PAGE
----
The only real advice I can give is to think whether or not you agree with the other coach who said 'he gets like this' and decide whether or not you feel comfortable working with that particular coach. I'm sure even though you're emotional about it right now, that you won't care in a few months. I don't know the culture of Myanmar or Lethwei very well, but I'd suggest talking to the coach and finding it out if you and him are cool - if that is something that's acceptable to do within that culture.

  • Like 2
Link to comment
Share on other sites

On 6/4/2020 at 7:50 PM, AndyMaBobs said:

This is a situation that I think anyone who tries to really comment on is being disingenuous because they weren't there. My gut reaction is 'that's not acceptable from a teacher' but I wasn't there, I didn't see the situation and I'm sure your own memory of it will probably be slightly different from what happened. 

The only real advice I can give is to think whether or not you agree with the other coach who said 'he gets like this' and decide whether or not you feel comfortable working with that particular coach. I'm sure even though you're emotional about it right now, that you won't care in a few months. I don't know the culture of Myanmar or Lethwei very well, but I'd suggest talking to the coach and finding it out if you and him are cool - if that is something that's acceptable to do within that culture.

Thank you very much for your advice and it's also comforting having my emotions validated. With the language barrier and me still navigating the culture, I've opted for an acceptance approach. Like I don't understand it, but I'll accept it. It's tough this shit but would it be easy everybody would be doing it. I think you're right about talking to the trainer, hopefully I can create a bond with him so I understand this better. 

  • Like 3
Link to comment
Share on other sites

1 hour ago, LengLeng said:

Thank you very much for your advice and it's also comforting having my emotions validated. With the language barrier and me still navigating the culture, I've opted for an acceptance approach. Like I don't understand it, but I'll accept it. It's tough this shit but would it be easy everybody would be doing it. I think you're right about talking to the trainer, hopefully I can create a bond with him so I understand this better.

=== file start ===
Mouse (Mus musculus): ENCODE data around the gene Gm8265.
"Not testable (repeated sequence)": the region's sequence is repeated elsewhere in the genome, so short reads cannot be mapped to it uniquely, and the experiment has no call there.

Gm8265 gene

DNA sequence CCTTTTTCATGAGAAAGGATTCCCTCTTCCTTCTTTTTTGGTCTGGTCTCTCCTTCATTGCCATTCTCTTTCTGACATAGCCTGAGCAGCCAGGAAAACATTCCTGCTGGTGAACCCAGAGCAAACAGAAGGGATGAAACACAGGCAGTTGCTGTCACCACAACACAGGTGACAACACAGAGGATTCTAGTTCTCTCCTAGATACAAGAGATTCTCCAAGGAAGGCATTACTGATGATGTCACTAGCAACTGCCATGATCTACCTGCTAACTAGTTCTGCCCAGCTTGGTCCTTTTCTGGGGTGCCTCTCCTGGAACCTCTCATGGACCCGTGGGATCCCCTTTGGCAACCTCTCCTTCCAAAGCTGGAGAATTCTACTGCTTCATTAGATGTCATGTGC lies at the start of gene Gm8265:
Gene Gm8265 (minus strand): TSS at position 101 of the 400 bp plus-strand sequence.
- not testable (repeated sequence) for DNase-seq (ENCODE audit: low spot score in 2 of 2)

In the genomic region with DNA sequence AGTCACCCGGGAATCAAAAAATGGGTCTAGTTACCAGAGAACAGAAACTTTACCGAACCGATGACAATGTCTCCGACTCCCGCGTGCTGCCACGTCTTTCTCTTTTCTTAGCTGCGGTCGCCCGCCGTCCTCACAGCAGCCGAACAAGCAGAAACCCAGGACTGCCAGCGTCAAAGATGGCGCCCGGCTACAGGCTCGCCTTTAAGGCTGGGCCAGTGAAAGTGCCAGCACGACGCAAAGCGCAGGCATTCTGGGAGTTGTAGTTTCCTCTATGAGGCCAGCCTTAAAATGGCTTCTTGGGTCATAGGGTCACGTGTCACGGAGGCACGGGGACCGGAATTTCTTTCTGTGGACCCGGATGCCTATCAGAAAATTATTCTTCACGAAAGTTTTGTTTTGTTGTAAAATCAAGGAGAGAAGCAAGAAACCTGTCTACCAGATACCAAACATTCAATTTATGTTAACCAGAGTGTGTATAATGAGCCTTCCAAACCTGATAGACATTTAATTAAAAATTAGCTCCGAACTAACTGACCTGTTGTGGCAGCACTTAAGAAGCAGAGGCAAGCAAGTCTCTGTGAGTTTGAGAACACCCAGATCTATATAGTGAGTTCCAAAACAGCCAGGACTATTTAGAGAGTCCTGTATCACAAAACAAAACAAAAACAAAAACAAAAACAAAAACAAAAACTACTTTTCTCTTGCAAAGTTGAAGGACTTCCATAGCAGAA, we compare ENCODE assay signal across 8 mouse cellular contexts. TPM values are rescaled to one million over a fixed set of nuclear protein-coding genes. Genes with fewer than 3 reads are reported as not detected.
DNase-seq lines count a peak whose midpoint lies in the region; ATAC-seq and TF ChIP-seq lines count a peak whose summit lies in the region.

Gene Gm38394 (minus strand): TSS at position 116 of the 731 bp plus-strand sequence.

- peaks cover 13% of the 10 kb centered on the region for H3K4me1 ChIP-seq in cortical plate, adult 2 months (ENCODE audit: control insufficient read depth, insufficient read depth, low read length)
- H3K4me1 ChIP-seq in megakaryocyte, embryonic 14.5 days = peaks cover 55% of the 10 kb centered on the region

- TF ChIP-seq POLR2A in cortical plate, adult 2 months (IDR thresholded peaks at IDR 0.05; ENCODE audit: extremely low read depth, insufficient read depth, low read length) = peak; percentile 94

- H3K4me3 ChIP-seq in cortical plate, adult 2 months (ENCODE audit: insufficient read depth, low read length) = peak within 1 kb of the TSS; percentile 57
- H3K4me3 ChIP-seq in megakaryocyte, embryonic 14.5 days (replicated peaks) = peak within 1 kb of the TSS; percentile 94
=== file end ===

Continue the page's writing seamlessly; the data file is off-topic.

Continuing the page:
Don't be too forgiving when it comes to cultural differences though. I think when you get down to it, we're all more similar than we are different and it could just be that he's an asshole - but I wouldn't want to say because I wasn't there. Hope things sort themselves out!

Link to comment
Share on other sites

8 hours ago, AndyMaBobs said:

Don't be too forgiving when it comes to cultural differences though. I think when you get down to it, we're all more similar than we are different and it could just be that he's an asshole -

That's so true! 

  • Like 1
Link to comment
Share on other sites

I've never been injured by my trainers, but I've had this shit-just-got-very-real experience of emotional rise and physical amplification to drive/meet it. It's scary. I'm sorry for your experience of it, but I've also learned from the experience and it's not all mistakes and terror. I don't know the culture where you are now, but in Thailand (where you know the culture) talking about it isn't a thing. There was a kind of acknowledgment of it, a few words to make sure that we both understood what happened, and that was that. Being bashed in the head like that is much worse than I've ever experienced, but learning to control emotion - including someone else's emotion - is part of the whole game, unfortunately... and fortunately. I hope your head is okay and that the relationship in the gym space is manageable.

  • Like 3
Link to comment
Share on other sites

9 hours ago, Sylvie von Duuglas-Ittu said:

I've never been injured by my trainers, but I've had this shit-just-got-very-real experience of emotional rise and physical amplification to drive/meet it. It's scary. I'm sorry for your experience of it, but I've also learned from the experience and it's not all mistakes and terror. I don't know the culture where you are now, but in Thailand (where you know the culture) talking about it isn't a thing. There was a kind of acknowledgment of it, a few words to make sure that we both understood what happened, and that was that. Being bashed in the head like that is much worse than I've ever experienced, but learning to control emotion - including someone else's emotion - is part of the whole game, unfortunately... and fortunately. I hope your head is okay and that the relationship in the gym space is manageable.